DEVOTED TO THE HERITAGE OF A 29-MILES LONG RAILROAD IN THE ANDERSON & CHEROKEE COUNTIES OF EAST TEXAS,
THE COMMUNITIES SERVED, AND CONNECTING RAILROADS
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Rusk's Railroad History
Other than the Texas State Railroad, two other railroads served Rusk. Neither exist today, although traces of their presence can still be found.
The first railroad to arrive eventually became part of the St. Louis Southwestern Railroad system (SSW), best known as the 'Cotton Belt' Railroad.
The second railroad was the Texas & New Orleans Railroad (T&NO) that was part of the Southern Pacific Railroad (SP). In time, both were owned by the Southern Pacific Railroad.
1. Service from the St. Louis Southwestern Railroad and its Precursors
The Texas State Railroad (TSR) was built to conveniently transport raw materials to the Rusk Penitentiary for those industries within its walls that were provided for inmates to usefully occupy their time. It was constructed at a time that c0incided with the building of a commercial railroad was planned to extend from Tyler to the Gulf of Mexico at Sabine Pass. Such a connection between the TSR and a commercial railroad would allow the products of the prison’s industry to be conveniently transported to a distant destination. Eventually, the TSR would connect at Rusk with two commercial railroads for about thirty years, but the first and most important connecting railroad is best known by its final identity of a branch of the St. Louis Southwestern Railroad (SSW), the “Cotton Belt Route”.
Prior to becoming part of the ‘Cotton Belt’, the connecting line underwent many changes of ownership that were seemingly typical of the era, but its foundation lay in an ill-fated local effort to ensure that Rusk was connected by rail to an established railroad.
1.2 Disappointment for Rusk
After the Civil War, only two railroads were operable in Texas, and both were in poor condition. It would take several years for the industry to gain momentum in investment and construction. Nevertheless, one railroad, the Houston & Great Northern (H&GN), was chartered in 1866 to construct a railroad from Houston north to the Red River and onward to the Canadian border. The president of the H&GN, Dr. C. G.Young, was a resident of Rusk. Naturally, it was anticipated that the railroad would pass through Rusk, and bring the benefits of this modern means of transportation to the area.
Construction of the railroad from Houston was delayed until 1871; by the end of that year New Waverly was reached, 55 miles from Houston.
In August 1870, the International Railroad Company acquired a charter to construct from the south bank of the Red River, a railroad that would extend to Laredo thenceforth to Mexico City via Austin. Construction began northwards from Hearne in December, 1870, and had laid 50 miles of track by December 1871.
As two burgeoning railroads developed northwards, Dr. Charles Young was killed in an accident in August, 1871.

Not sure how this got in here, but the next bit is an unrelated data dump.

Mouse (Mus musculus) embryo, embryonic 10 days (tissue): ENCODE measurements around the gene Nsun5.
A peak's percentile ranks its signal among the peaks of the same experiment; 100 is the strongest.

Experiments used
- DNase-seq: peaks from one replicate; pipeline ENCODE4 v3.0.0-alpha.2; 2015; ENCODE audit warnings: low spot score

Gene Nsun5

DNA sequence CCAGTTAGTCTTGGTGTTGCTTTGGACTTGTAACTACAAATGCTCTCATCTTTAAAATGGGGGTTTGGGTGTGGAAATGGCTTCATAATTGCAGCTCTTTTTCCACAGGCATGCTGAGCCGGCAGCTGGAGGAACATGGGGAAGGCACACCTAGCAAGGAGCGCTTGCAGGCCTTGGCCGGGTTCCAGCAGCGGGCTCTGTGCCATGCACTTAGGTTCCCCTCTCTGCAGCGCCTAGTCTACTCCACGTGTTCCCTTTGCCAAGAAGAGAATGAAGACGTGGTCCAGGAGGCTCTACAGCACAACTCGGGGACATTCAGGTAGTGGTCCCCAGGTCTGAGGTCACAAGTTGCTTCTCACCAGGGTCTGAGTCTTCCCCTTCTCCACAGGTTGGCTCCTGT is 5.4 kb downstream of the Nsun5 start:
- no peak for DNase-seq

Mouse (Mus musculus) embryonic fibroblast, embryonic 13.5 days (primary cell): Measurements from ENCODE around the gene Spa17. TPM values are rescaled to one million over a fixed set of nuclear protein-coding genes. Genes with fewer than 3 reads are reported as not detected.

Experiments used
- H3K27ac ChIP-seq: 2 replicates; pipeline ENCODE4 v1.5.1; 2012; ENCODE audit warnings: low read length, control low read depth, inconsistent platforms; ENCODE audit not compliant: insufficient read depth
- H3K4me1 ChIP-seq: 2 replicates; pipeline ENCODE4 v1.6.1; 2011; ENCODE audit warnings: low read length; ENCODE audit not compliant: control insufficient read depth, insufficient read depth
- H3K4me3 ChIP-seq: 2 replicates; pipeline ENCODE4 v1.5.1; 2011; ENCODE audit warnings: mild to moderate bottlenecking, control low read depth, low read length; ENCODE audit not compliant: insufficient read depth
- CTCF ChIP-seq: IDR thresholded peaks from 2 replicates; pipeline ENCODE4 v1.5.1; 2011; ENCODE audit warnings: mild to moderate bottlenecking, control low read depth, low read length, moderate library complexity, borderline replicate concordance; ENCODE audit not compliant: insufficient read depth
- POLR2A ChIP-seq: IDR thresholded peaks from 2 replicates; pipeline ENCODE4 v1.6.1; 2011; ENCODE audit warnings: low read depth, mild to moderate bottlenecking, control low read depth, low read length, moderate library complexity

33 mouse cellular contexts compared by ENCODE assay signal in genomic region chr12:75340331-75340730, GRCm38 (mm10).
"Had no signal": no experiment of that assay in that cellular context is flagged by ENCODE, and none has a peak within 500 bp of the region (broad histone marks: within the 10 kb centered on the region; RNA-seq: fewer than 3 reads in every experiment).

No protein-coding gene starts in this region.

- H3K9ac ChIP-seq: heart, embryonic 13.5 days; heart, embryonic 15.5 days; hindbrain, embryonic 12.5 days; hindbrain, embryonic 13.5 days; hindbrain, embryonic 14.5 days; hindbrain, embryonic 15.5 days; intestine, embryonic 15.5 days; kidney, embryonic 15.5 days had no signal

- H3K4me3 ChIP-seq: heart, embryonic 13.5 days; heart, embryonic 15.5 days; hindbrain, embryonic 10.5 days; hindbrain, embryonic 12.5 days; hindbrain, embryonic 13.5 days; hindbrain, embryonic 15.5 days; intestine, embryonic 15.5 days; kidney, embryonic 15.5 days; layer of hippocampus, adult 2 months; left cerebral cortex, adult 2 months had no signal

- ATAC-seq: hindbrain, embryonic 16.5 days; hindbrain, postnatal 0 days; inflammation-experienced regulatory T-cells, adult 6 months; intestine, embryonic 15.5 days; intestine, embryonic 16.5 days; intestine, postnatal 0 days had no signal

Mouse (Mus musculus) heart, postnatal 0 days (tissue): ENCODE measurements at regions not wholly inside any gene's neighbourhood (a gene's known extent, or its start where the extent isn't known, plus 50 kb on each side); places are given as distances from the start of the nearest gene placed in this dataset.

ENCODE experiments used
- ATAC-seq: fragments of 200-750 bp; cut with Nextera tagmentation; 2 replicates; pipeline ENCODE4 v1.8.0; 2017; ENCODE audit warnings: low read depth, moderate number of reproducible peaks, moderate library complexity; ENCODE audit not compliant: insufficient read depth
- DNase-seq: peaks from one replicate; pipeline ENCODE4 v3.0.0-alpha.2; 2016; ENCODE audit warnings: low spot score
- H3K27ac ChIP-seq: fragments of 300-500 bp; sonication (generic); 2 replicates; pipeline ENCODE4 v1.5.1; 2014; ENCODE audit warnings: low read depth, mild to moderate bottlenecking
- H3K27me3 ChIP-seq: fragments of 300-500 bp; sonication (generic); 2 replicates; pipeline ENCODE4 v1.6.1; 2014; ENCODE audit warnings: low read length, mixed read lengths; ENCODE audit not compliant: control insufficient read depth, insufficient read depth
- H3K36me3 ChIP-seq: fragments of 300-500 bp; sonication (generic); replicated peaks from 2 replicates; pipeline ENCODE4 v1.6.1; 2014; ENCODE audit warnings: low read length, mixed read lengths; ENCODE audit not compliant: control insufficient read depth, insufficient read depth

In February 1872, the H&GN and the International Railroads began negotiations to merge. By the end of 1872, the H&GN had extended further by 56 miles to reach Crockett., and by January 1873, the International Railroad completed the line from Palestine to Longview.
Jacksonville (twelve miles north of Rusk) had secured service by the International Railroad in late October, 1972, although the town had to relocate itself two miles closer to do so.
In May 1873, the H&GN reached Palestine from Crockett (38 miles), thus completing the line from Palestine to Houston, a distance of 151 miles. The railroads merged to form the International - Great Northern Railroad (IGN) on September 30th 1873.
Rusk had been bypassed.
1.3 Rusk Transportation Company
Rusk’s residents reacted by initiating a special act of the Legislature of Texas to approve the incorporation of the Rusk Transportation Company on May 2, 1874. A narrow gauge tram road was to be constructed from the IGN railroad at Jacksonville to the town of Rusk. Almost one year later, the ‘Rusk Tramway’ was inaugurated on April 29th, 1875.
A steam locomotive weighing six tons had been purchased, and named “Cherokee”. Also acquired were three flat cars and a passenger coach named “Gov. Coke” after the current (15th) Governor of Texas (1874- 1875). In an attempt to economize, pine rails cut from trees of the local forest were used for the track instead of iron rails.
Operation of the tram road was fraught with difficulties. The rails warped, derailments were frequent. Freight was thrown from flat cars, and passengers were obliged to assist the crew with any re-railing. At best, the 15 mile journey from Jacksonville took two and a half hours. Despite the purchase of a second locomotive in 1878, the company could not raise capital to improve the line, and was sold at foreclosure to a local group for $90.50 on January 7th 1879.
Probably the only recognizable feature of the Rusk Tramway is a portion of the grade, a ridge that is visible from the roadside of FM 347. The viewpoint is identified by a Texas Historical Marker placed about 4.5 miles from Jacksonville.
1.4. Kansas and Gulf Short Line Railroad.
he Kansas and Gulf Short Line Railroad Company was chartered on February 18, 1880, to connect Tyler with Sabine Pass in Jefferson County. The first board included Richard B. Hubbard (16th Governor of Texas) and Major James P. Douglas, CSA, both of whom having been involved with the start-up of the Tyler Tap Railroad in 1871.